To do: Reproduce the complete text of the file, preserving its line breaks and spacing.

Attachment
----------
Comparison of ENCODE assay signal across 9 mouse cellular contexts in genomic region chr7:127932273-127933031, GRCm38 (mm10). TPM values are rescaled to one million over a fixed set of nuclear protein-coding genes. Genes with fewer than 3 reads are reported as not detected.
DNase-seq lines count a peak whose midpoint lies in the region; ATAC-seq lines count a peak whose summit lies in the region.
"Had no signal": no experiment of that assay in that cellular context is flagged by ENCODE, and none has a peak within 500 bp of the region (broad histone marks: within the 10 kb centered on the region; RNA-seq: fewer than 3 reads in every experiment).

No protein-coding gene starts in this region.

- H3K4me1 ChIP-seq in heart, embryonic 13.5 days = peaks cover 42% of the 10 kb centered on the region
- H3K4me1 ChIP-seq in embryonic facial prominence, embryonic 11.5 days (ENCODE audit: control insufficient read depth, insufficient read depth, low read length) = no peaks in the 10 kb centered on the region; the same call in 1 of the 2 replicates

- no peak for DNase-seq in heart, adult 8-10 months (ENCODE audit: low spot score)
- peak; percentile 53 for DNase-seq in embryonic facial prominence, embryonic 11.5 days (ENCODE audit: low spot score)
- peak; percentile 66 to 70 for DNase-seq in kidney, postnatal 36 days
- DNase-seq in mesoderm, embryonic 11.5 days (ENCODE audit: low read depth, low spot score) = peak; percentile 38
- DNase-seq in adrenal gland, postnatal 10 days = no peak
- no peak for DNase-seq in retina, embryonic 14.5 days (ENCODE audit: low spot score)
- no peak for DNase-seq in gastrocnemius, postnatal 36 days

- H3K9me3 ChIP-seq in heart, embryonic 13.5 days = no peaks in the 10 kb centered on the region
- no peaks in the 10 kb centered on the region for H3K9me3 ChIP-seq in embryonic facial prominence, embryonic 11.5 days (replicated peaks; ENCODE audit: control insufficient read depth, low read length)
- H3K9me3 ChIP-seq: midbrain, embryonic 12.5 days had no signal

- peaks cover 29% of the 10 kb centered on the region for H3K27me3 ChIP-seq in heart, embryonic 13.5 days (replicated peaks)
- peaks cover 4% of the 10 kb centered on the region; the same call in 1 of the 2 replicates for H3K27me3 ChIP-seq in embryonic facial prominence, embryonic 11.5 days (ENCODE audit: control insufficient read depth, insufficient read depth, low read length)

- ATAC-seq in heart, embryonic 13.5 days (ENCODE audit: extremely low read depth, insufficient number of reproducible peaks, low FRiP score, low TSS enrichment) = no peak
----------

Comparison of ENCODE assay signal across 9 mouse cellular contexts in genomic region chr7:127932273-127933031, GRCm38 (mm10). TPM values are rescaled to one million over a fixed set of nuclear protein-coding genes. Genes with fewer than 3 reads are reported as not detected.
DNase-seq lines count a peak whose midpoint lies in the region; ATAC-seq lines count a peak whose summit lies in the region.
"Had no signal": no experiment of that assay in that cellular context is flagged by ENCODE, and none has a peak within 500 bp of the region (broad histone marks: within the 10 kb centered on the region; RNA-seq: fewer than 3 reads in every experiment).

No protein-coding gene starts in this region.

- H3K4me1 ChIP-seq in heart, embryonic 13.5 days = peaks cover 42% of the 10 kb centered on the region
- H3K4me1 ChIP-seq in embryonic facial prominence, embryonic 11.5 days (ENCODE audit: control insufficient read depth, insufficient read depth, low read length) = no peaks in the 10 kb centered on the region; the same call in 1 of the 2 replicates

- no peak for DNase-seq in heart, adult 8-10 months (ENCODE audit: low spot score)
- peak; percentile 53 for DNase-seq in embryonic facial prominence, embryonic 11.5 days (ENCODE audit: low spot score)
- peak; percentile 66 to 70 for DNase-seq in kidney, postnatal 36 days
- DNase-seq in mesoderm, embryonic 11.5 days (ENCODE audit: low read depth, low spot score) = peak; percentile 38
- DNase-seq in adrenal gland, postnatal 10 days = no peak
- no peak for DNase-seq in retina, embryonic 14.5 days (ENCODE audit: low spot score)
- no peak for DNase-seq in gastrocnemius, postnatal 36 days

- H3K9me3 ChIP-seq in heart, embryonic 13.5 days = no peaks in the 10 kb centered on the region
- no peaks in the 10 kb centered on the region for H3K9me3 ChIP-seq in embryonic facial prominence, embryonic 11.5 days (replicated peaks; ENCODE audit: control insufficient read depth, low read length)
- H3K9me3 ChIP-seq: midbrain, embryonic 12.5 days had no signal

- peaks cover 29% of the 10 kb centered on the region for H3K27me3 ChIP-seq in heart, embryonic 13.5 days (replicated peaks)
- peaks cover 4% of the 10 kb centered on the region; the same call in 1 of the 2 replicates for H3K27me3 ChIP-seq in embryonic facial prominence, embryonic 11.5 days (ENCODE audit: control insufficient read depth, insufficient read depth, low read length)

- ATAC-seq in heart, embryonic 13.5 days (ENCODE audit: extremely low read depth, insufficient number of reproducible peaks, low FRiP score, low TSS enrichment) = no peak